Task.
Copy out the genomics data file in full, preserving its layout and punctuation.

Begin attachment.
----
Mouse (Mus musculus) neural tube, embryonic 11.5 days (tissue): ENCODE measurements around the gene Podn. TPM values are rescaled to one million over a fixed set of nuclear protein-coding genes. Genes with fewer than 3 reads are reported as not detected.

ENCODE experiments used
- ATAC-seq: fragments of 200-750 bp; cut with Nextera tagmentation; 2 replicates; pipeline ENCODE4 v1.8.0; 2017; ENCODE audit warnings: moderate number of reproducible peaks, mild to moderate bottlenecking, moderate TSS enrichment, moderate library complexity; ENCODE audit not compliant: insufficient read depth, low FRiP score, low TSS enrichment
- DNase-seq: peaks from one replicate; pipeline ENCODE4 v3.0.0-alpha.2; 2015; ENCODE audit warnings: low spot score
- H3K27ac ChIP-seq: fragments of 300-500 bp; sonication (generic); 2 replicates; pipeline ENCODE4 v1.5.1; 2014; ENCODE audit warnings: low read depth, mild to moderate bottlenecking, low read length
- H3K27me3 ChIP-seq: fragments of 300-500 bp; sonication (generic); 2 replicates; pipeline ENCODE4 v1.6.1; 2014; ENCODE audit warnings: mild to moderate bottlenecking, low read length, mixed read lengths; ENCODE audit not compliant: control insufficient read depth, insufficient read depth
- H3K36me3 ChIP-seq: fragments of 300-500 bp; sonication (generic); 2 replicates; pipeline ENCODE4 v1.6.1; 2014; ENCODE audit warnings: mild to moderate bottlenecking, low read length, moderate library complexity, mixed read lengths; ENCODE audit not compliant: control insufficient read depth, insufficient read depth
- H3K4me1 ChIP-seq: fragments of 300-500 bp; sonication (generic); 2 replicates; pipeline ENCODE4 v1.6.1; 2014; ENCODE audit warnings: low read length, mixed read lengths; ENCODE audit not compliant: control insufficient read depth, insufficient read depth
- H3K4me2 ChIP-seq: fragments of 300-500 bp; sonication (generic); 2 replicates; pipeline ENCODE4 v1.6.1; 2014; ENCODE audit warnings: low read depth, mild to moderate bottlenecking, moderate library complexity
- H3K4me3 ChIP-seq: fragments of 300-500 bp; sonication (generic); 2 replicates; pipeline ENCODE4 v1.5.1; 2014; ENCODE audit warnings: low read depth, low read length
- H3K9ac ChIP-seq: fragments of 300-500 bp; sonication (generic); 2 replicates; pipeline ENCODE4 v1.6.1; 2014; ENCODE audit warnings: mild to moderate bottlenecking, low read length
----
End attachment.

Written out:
Mouse (Mus musculus) neural tube, embryonic 11.5 days (tissue): ENCODE measurements around the gene Podn. TPM values are rescaled to one million over a fixed set of nuclear protein-coding genes. Genes with fewer than 3 reads are reported as not detected.

ENCODE experiments used
- ATAC-seq: fragments of 200-750 bp; cut with Nextera tagmentation; 2 replicates; pipeline ENCODE4 v1.8.0; 2017; ENCODE audit warnings: moderate number of reproducible peaks, mild to moderate bottlenecking, moderate TSS enrichment, moderate library complexity; ENCODE audit not compliant: insufficient read depth, low FRiP score, low TSS enrichment
- DNase-seq: peaks from one replicate; pipeline ENCODE4 v3.0.0-alpha.2; 2015; ENCODE audit warnings: low spot score
- H3K27ac ChIP-seq: fragments of 300-500 bp; sonication (generic); 2 replicates; pipeline ENCODE4 v1.5.1; 2014; ENCODE audit warnings: low read depth, mild to moderate bottlenecking, low read length
- H3K27me3 ChIP-seq: fragments of 300-500 bp; sonication (generic); 2 replicates; pipeline ENCODE4 v1.6.1; 2014; ENCODE audit warnings: mild to moderate bottlenecking, low read length, mixed read lengths; ENCODE audit not compliant: control insufficient read depth, insufficient read depth
- H3K36me3 ChIP-seq: fragments of 300-500 bp; sonication (generic); 2 replicates; pipeline ENCODE4 v1.6.1; 2014; ENCODE audit warnings: mild to moderate bottlenecking, low read length, moderate library complexity, mixed read lengths; ENCODE audit not compliant: control insufficient read depth, insufficient read depth
- H3K4me1 ChIP-seq: fragments of 300-500 bp; sonication (generic); 2 replicates; pipeline ENCODE4 v1.6.1; 2014; ENCODE audit warnings: low read length, mixed read lengths; ENCODE audit not compliant: control insufficient read depth, insufficient read depth
- H3K4me2 ChIP-seq: fragments of 300-500 bp; sonication (generic); 2 replicates; pipeline ENCODE4 v1.6.1; 2014; ENCODE audit warnings: low read depth, mild to moderate bottlenecking, moderate library complexity
- H3K4me3 ChIP-seq: fragments of 300-500 bp; sonication (generic); 2 replicates; pipeline ENCODE4 v1.5.1; 2014; ENCODE audit warnings: low read depth, low read length
- H3K9ac ChIP-seq: fragments of 300-500 bp; sonication (generic); 2 replicates; pipeline ENCODE4 v1.6.1; 2014; ENCODE audit warnings: mild to moderate bottlenecking, low read length